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Chris Johnson played for the Tennessee Titans for six seasons, and though the team only made the playoffs once during that time (his rookie season), his presence was a statistical bright spot. In 2009, the nickname ‘CJ2K’ was born, thanks to a season with 2,006 rushing yards. All told, Johnson played in the NFL for ten years for three different teams, amassing 9,651 yards and 64 touchdowns.
According to Johnson, though, his entire career was supposed to begin in Pittsburgh, not Nashville.
Johnson recently went on retired defensive back Bryant McFadden’s podcast and said that the Steelers originally planned to draft him in 2008 with the No. 23 overall pick. In a private workout for the team, head coach Mike Tomlin wanted Johnson to undergo a second MRI in addition to the one he received as part of the combine.
One problem, though: Chris Johnson is very claustrophobic and said it was “all he could do” to get the first MRI. When Johnson refused, Tomlin sent him home, setting in motion one of the more interesting “what ifs” in recent NFL history.
Though a bit undersized, Johnson was the fastest player in the draft that season and proved himself to be an elite rusher in his early NFL seasons. The Titans, though, weren’t very good at the time: the Jeff Fisher era was unceremoniously ending, Vince Young was busting, and the franchise lacked an identity.
On the other hand, Pittsburgh was peaking. Tomlin and the Steelers won the Super Bowl that year (after drafting Rashard Mendenhall out of Illinois over Johnson), with Tomlin winning Coach of the Year honors in just his second season as head coach, and at the young age of 36 years old no less. They also went to the playoffs two more times in the next three seasons, including a Super Bowl appearance in 2010 where they lost to Aaron Rodgers and the Packers.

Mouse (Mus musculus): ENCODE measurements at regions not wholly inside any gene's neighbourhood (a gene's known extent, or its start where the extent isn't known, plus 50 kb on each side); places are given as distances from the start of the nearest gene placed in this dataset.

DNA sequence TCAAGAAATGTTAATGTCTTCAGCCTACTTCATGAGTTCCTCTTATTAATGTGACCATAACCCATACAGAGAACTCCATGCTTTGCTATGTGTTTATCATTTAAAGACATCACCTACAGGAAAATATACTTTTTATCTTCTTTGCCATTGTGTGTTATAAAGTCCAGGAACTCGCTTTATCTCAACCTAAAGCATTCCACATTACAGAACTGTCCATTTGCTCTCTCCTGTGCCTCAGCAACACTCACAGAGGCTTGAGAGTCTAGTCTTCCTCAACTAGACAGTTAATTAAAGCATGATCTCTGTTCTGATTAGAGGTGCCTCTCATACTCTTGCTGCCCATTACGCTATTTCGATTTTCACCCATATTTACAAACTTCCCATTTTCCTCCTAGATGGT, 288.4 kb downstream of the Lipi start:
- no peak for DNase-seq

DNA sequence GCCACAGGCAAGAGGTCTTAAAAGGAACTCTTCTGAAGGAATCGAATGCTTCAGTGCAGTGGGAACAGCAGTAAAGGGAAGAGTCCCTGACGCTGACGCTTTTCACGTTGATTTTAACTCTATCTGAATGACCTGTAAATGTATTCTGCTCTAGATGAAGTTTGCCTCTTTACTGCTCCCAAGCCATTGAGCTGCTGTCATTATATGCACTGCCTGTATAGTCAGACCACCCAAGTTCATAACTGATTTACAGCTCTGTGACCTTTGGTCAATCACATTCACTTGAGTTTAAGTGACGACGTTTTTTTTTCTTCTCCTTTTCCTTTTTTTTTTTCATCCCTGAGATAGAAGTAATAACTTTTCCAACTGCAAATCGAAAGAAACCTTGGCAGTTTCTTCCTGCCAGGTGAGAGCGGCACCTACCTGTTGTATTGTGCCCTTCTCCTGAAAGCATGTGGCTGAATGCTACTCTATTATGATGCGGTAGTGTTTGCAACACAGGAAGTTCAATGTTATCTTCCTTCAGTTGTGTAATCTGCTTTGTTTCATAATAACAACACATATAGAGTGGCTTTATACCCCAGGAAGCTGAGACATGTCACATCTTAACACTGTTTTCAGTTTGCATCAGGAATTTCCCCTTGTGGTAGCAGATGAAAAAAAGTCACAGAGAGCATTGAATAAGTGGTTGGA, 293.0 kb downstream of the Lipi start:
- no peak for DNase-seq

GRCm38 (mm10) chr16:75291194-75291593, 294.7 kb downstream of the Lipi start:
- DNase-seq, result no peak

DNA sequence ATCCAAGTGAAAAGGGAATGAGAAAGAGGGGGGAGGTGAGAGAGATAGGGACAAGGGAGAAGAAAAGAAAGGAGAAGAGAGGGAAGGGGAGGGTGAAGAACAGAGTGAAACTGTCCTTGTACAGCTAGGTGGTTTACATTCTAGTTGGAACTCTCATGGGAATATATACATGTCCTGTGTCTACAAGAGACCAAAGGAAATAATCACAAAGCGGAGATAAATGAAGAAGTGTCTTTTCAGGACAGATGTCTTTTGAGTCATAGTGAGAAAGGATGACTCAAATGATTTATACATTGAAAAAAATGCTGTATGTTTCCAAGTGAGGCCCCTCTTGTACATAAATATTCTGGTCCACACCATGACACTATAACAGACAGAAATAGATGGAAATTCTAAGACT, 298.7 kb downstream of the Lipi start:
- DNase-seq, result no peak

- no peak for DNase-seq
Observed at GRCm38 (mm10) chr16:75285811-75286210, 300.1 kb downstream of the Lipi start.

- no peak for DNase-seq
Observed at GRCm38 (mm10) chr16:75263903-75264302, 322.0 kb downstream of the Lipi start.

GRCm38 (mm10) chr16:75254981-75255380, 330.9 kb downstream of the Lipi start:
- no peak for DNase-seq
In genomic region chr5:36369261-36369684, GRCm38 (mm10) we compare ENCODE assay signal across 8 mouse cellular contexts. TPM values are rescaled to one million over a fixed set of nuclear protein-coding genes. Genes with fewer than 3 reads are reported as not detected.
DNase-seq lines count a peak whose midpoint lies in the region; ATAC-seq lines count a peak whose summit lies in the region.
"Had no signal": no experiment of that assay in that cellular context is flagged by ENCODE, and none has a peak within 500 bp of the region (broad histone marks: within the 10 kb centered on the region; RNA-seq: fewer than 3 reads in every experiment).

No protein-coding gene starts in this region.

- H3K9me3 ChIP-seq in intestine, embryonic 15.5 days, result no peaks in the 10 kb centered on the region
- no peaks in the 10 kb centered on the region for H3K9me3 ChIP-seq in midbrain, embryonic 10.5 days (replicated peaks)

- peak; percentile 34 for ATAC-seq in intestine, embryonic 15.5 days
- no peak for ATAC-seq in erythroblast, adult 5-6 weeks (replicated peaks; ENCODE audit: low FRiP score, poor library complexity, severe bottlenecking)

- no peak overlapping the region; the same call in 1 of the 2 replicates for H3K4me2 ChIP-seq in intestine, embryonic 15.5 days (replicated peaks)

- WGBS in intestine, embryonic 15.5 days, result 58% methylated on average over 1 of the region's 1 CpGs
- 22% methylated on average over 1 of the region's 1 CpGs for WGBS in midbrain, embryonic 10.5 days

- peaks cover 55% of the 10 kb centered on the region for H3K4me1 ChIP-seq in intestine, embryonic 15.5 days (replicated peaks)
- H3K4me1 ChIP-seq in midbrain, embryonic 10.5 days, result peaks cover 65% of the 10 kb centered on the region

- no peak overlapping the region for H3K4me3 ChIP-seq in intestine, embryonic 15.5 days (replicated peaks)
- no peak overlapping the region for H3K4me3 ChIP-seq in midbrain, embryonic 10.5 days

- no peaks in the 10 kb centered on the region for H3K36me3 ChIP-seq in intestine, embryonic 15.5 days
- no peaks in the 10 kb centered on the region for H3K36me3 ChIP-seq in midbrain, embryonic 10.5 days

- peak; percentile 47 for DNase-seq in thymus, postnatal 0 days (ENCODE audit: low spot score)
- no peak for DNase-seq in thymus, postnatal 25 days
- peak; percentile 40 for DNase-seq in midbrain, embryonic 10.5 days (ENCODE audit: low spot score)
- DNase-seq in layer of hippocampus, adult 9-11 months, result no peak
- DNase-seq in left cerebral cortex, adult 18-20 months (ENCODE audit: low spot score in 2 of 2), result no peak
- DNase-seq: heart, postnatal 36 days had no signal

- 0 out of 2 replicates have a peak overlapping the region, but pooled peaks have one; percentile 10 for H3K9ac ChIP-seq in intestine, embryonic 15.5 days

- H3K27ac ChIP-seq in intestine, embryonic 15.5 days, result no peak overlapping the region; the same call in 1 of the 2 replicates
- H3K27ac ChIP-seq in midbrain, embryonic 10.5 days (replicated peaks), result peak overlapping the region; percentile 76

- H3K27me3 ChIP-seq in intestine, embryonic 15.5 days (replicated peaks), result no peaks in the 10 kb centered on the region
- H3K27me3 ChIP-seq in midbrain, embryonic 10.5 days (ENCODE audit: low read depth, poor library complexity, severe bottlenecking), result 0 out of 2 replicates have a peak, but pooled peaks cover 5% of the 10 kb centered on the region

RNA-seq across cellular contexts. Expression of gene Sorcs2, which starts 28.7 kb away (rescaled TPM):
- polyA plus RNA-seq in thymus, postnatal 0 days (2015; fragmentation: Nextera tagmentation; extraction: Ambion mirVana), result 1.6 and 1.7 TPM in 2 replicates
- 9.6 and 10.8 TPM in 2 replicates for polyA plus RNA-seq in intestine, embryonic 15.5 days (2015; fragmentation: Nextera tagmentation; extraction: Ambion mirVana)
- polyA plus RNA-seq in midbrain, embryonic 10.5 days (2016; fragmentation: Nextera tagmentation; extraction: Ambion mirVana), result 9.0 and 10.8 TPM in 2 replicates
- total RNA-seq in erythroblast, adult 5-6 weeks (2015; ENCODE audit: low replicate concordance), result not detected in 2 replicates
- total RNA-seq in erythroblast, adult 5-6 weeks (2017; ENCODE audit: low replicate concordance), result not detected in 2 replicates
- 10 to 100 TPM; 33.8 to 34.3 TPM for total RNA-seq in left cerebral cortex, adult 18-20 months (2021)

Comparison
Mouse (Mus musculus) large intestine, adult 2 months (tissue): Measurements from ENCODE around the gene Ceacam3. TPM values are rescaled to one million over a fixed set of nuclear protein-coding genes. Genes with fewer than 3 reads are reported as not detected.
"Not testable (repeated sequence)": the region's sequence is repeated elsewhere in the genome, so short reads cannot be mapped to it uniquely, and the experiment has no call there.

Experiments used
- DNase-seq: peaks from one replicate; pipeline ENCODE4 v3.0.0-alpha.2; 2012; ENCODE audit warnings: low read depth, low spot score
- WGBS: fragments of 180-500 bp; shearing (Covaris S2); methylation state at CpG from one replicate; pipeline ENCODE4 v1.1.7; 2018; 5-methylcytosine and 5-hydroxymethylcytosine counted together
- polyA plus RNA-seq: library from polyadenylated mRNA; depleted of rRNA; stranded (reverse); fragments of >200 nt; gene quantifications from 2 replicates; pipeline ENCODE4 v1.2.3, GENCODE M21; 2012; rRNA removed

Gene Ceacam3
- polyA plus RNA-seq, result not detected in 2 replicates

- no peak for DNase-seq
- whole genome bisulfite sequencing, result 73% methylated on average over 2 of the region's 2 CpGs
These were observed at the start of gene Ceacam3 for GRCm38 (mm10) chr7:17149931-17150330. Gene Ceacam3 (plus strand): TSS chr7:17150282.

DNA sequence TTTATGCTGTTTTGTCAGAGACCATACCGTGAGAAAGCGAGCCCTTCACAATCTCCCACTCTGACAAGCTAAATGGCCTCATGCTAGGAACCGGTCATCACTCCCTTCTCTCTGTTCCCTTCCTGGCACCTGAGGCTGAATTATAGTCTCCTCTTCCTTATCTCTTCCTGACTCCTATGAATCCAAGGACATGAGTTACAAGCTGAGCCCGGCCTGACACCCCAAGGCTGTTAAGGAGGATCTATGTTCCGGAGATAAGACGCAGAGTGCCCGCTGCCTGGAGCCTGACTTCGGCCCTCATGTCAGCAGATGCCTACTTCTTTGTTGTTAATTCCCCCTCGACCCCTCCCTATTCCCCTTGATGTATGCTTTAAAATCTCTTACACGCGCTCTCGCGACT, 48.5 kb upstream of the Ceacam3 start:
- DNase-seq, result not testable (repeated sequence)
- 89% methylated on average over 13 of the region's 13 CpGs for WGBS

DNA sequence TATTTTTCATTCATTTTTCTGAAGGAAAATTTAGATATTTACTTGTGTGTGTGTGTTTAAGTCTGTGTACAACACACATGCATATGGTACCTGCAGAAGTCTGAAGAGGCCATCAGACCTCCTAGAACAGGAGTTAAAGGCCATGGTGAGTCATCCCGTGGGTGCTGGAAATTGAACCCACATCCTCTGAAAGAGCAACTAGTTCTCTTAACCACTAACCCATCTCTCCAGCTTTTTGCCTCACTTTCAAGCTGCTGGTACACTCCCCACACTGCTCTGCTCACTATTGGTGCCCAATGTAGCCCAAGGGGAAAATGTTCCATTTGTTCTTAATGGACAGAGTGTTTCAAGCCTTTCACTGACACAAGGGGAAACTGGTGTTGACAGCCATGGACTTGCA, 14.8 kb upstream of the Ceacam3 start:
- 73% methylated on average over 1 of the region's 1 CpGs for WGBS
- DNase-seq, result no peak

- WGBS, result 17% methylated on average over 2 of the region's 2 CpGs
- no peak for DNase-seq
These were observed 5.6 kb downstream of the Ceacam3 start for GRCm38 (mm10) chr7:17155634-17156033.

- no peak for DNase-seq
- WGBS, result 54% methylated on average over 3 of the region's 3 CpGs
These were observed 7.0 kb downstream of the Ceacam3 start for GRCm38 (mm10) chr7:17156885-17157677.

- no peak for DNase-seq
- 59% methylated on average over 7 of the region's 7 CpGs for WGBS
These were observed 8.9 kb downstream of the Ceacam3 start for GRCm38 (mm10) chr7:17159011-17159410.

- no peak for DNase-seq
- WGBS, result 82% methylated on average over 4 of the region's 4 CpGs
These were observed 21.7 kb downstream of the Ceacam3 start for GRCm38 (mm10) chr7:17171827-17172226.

In other words, the Steelers’ early Tomlin-led run would have coincided perfectly with Chris Johnson’s prime. Had he been able to climb into that MRI machine, he may have a couple rings today, and we would have a completely different sort of memory of the talented rusher. A couple Super Bowl wins to go along with a 2,000 yard season might even put him in Hall of Fame talk, though we’ll never know if he would have ever gotten the carries needed in Pittsburgh to become CJ2K.
Still, though, it’s fun to think about what could have been. Mendenhall was serviceable for the Steelers, but not the same level of talent as Chris Johnson in his prime. The story really goes to show how much luck factors into a player’s career in professional sports, especially the luck of coaching and franchise timing. Johnson will forever be remembered as a good player, but he could have possibly been one of the all-time greats.